UNITED STATES of America, Appellee, v. Benjamin William WILLETT, Appellant.
Benjamin Willett pled guilty to possession of a stolen firearm, and the district court sentenced him to 50 months' imprisonment. Willett appeals his sentence, arguing that the district court miscalculated the advisory guideline range. We conclude that the court erred in its application of a four-level specific offense characteristic for trafficking in firearms, pursuant to USSG § 2K2.1(b)(5), and we therefore vacate the judgment and remand for resentencing.
Willett, Michael Garr, and Daniel Vieth burglarized several residences within four days in July 2008. The burglaries took place in Coralville, Iowa, when the neighborhood was evacuated due to flooding. Approximately 25 firearms were stolen during the burglaries.
The firearms were taken on two different nights. On one night, Garr and Vieth stole a semiautomatic rifle, but Willet was not present. On a later night, with Willett present, the three men broke into another house and discovered a large collection of firearms. Garr loaded a suitcase with eight to ten firearms and carried them out. Willett claimed that he did not want to take the firearms, and that it was Garr's decision to steal the weapons. The owner later reported that 24 handguns were stolen from his house.
After the burglaries, Vieth and Garr sold some of the stolen firearms. They sold the stolen semiautomatic rifle to Seth Mize for $200 from a vehicle in which Willet and a woman also were present. Willett denied receiving any money from the sale and claimed that Garr and Vieth split the $200 profit. The three men met with Mize again in a vehicle several days later, and Mize bought another firearm. During this encounter, Mize viewed other firearms, and Vieth and Garr told Mize that they had three additional firearms that they were willing to sell.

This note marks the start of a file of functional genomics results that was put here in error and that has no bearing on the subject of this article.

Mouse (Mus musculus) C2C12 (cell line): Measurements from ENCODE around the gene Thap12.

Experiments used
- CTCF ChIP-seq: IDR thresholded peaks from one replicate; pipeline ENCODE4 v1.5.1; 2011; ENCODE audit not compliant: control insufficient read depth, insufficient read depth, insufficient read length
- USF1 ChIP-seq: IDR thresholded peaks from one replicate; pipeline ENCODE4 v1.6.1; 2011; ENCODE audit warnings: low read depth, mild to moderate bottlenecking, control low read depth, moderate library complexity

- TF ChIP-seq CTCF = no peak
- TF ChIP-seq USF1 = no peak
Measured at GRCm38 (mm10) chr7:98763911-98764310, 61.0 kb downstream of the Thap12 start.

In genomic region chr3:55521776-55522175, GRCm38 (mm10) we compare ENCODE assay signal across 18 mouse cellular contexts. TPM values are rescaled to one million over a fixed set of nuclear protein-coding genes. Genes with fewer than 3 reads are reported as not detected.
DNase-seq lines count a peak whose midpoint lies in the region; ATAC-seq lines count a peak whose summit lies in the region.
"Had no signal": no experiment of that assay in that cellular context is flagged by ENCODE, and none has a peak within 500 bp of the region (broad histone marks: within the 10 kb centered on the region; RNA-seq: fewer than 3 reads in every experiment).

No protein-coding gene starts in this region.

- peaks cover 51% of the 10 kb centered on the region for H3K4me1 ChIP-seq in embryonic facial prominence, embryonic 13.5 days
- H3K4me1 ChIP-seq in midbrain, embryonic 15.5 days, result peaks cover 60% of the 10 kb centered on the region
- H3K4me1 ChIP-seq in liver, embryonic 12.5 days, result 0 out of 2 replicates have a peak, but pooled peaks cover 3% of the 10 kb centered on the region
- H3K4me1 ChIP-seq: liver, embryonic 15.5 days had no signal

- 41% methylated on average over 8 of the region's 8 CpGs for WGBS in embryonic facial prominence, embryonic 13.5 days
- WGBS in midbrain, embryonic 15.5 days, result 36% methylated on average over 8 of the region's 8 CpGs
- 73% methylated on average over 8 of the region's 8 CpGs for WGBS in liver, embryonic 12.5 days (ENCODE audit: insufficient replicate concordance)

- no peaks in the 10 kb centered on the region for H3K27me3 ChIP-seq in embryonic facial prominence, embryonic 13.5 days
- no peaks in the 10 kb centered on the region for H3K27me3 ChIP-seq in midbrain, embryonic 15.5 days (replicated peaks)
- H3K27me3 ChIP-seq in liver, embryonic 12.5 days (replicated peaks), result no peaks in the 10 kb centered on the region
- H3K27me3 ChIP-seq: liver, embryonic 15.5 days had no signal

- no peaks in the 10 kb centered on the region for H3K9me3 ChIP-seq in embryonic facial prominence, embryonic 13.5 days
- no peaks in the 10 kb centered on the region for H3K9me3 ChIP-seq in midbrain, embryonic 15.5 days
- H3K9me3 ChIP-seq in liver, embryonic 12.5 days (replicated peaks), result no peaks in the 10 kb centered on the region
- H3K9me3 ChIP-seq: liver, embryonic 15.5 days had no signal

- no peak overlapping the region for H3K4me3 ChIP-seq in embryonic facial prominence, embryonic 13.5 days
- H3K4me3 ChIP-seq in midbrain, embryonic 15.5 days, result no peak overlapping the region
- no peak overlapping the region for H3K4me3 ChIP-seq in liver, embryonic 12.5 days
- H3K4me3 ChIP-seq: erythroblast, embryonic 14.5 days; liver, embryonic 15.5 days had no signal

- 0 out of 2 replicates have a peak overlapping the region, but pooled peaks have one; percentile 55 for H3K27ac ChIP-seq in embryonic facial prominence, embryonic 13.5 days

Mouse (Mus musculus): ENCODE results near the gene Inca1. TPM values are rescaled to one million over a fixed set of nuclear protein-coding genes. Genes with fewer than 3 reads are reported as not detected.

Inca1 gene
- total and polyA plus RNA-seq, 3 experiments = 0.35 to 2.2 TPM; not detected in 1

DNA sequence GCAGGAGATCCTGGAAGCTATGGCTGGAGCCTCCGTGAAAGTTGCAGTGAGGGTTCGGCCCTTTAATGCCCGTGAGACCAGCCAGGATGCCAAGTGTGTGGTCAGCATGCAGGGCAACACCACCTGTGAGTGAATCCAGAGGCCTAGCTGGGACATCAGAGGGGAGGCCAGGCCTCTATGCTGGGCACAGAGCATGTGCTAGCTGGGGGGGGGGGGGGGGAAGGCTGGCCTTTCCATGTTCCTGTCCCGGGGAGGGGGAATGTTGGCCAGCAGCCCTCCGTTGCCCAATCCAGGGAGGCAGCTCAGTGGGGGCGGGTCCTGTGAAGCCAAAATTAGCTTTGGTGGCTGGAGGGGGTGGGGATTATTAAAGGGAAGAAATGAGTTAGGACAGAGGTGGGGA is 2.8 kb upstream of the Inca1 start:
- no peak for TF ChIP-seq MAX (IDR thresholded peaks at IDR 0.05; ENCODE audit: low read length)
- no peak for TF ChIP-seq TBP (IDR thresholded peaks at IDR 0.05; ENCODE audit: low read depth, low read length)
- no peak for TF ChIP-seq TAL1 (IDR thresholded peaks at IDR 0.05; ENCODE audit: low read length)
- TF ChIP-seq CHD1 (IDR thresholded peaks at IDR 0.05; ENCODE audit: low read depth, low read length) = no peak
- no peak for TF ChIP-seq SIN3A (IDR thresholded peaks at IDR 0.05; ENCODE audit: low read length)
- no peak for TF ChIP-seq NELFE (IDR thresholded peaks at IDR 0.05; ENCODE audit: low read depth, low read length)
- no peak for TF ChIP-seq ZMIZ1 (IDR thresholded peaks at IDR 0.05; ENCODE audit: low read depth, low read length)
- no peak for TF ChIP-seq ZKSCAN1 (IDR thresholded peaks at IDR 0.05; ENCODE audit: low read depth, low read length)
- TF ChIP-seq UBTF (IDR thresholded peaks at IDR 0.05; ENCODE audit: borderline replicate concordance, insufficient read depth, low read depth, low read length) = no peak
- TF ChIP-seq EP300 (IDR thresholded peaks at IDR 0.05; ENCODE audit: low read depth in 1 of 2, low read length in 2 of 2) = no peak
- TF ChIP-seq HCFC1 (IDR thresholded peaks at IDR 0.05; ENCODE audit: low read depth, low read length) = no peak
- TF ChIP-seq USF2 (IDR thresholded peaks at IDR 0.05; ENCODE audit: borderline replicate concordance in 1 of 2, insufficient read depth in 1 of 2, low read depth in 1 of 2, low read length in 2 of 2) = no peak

Mize later contacted law enforcement to inquire whether the firearms that he purchased were stolen. Law enforcement seized the firearms and discovered that the weapons matched the description of firearms stolen from one of the residences. Mize then agreed to cooperate with law enforcement and to arrange another purchase from Garr. Mize contacted Garr and explained that he had a friend who was interested in purchasing two firearms. Following several conversations, Garr and Mize scheduled a transaction.
Garr called Mize on the day of the sale and arranged to meet Mize and his “friend,” an undercover officer, at an apartment building. When Mize and the officer arrived, they proceeded to apartment 22, where Willett answered the door. It was clear to the undercover officer that Mize and Willett knew each other, and Willett informed the two that Garr was next door in apartment 21. Mize and the officer moved down the hall to the next apartment, where Garr and Vieth were located. Garr presented a suitcase that contained several handguns, and the officer purchased a handgun for $200. After Mize and the officer departed, law enforcement agents arrested Garr and Vieth. A search of the apartment uncovered fourteen additional firearms.
A grand jury indicted Garr, Vieth, and Willett for firearms offenses, and Willet pled guilty to possession of a stolen firearm, in violation of 18 U.S.C. §§ 922(j) and 924(a)(2). At sentencing, Willett objected to the application of a four-level specific offense characteristic, pursuant to § 2K2.1(b)(5), for trafficking in firearms. The district court concluded that the adjustment applied, calculated an advisory guideline range of 46-57 months' imprisonment, and sentenced Willett to 50 months' imprisonment.